We had the pleasure of talking to Neon NiteClub, Nick Sarasty’s solo project, who has conquered users of Soundreef’s in-store service with his feel-good 80s electropop sound. Here’s what he told us.
Hi Nick. Tell us a bit about yourself. Where are you from? When did you become passionate about music?
Hi! My name is Nick Sarasty. I was born in Los Angeles but I moved to Orlando, Florida when I was 5 years old. My father was a producer and songwriter, so I was always surrounded by music. We had instruments and production equipment around the house, so I was able to play around with it at a young age. When I was in high school, I was able to find some free production software online and I would mess around making beats and producing songs with my friends. I continued to explore production and songwriting in college, and I started to teach myself piano and music theory.
You have been a part of 3 projects: The Alpha Project, Lonely Heroes and most recently, Neon NiteClub. Have these projects helped you develop the music you make today? Do you think you will still evolve and change styles?
Each of those projects have helped me discover the sound I wanted to make for myself. The Alpha Project was a production duo where we would try to produce hip-hop, R & B, pop type beats for modern artists. Lonely Heroes was a band where I played piano and we played pop-rock type music. Neon NiteClub is my personal project that I finally found a sound and voice for. I enjoy playing various types of music, but for my personal Neon NiteClub releases, I think I will always live in the electro pop realm and further work to refine and improve that sound.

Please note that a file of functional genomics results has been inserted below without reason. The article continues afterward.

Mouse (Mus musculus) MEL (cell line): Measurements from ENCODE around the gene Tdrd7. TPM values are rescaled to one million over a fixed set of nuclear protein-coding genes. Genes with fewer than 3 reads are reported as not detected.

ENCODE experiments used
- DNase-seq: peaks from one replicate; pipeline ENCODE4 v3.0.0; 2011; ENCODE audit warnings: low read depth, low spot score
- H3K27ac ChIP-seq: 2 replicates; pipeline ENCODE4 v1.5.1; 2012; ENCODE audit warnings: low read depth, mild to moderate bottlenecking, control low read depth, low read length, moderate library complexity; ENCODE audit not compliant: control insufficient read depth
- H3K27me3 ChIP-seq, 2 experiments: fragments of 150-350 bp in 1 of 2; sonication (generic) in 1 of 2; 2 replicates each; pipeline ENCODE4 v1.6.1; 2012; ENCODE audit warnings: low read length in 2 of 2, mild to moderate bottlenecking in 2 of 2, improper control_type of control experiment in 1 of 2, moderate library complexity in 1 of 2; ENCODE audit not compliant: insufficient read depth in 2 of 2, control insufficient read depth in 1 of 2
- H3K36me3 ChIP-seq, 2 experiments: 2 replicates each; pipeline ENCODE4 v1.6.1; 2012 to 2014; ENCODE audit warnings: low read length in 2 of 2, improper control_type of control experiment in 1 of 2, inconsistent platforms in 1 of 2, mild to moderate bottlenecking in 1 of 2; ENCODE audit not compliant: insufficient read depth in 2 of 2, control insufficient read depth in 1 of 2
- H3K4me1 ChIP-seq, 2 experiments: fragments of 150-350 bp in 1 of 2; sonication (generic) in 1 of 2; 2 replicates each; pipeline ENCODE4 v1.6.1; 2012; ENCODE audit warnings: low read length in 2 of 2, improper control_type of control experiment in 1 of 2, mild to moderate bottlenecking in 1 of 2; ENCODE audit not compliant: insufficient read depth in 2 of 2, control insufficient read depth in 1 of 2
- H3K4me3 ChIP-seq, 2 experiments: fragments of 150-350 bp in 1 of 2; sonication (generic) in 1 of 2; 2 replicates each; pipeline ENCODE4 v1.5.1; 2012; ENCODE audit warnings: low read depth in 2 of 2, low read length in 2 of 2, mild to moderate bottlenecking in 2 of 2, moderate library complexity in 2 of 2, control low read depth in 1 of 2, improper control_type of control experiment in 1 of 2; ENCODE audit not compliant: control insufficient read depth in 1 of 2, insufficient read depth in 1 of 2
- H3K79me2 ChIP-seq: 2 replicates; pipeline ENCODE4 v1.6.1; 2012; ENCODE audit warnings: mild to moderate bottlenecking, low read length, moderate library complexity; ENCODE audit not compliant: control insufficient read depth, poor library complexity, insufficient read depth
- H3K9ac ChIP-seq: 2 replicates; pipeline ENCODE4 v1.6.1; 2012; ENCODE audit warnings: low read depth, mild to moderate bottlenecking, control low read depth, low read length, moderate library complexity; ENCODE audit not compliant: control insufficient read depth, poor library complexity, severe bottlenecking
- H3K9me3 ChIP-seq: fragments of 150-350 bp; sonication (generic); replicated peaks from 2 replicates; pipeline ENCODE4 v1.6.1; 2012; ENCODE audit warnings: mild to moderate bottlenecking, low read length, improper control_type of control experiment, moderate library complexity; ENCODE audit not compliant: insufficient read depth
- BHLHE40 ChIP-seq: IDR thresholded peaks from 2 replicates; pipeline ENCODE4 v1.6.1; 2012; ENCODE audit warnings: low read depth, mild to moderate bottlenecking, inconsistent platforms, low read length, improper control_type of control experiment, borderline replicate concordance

Neon NiteClub is full elements of 80s electro pop music. How did this style develop?
Neon NiteClub is the sum of all my personal favorite influences. I grew up listening to Hall & Oates, Michael Jackson, Phil Collins and all the other hits of the 80s. I have always gravitated toward that sound. I think the 80s had the perfect blend of great songwriting colliding with the emerging music technology with synths and drum machines. Once I heard modern acts like Chromeo resurrecting this sound, I was finally able to put together the pieces to make my own music.
If you could collab with any artist, who would you pick and why?
If I could collab with any artist today, I would say Chromeo. They are an electrofunk duo who have been putting out great records for years. They have a great balance of production and songwriting and a killer collection of synths.
You produce your own music; At what point did you progress from merely enjoying listening to music to actually thinking more about the production of music?
I think I always started out music from the production side of things. I would produce for friends and other artists and enjoyed being on that side. I like having the knowledge and control to figure out the sounds I want to make. It has helped me figure out the sound I want to make for myself and to learn different techniques to produce the music I want to put out.
What has your experience with Soundreef’s In-store royalty collection service been like so far?
I am extremely grateful for Soundreef’s services. I luckily found Soundreef very early on and decided to upload all my songs. I was thrilled to see my music being used in so many places around the world and thankful to be compensated for my work. Making money as an independent artist can be difficult, so I am forever thankful to Soundreef for providing that opportunity and helping me continue my songwriting endeavors.
Do you have any advice for emerging musicians who would like to make their own productions at home?
I would encourage people to continue making music and finding the right sound for them personally. As mentioned before, being an independent artist can be tough, but if you put time and passion into the work, you can find your voice. Also, don’t hold on to your music to closely, learn to just release it and let people enjoy it. If you are producing your own music, you can become so tied to it and afraid to release because the song isn’t “perfect” yet. I encourage artists to write and produce the best they can, but learn to let the song go eventually. You will be surprised at the reception of your songs sometimes.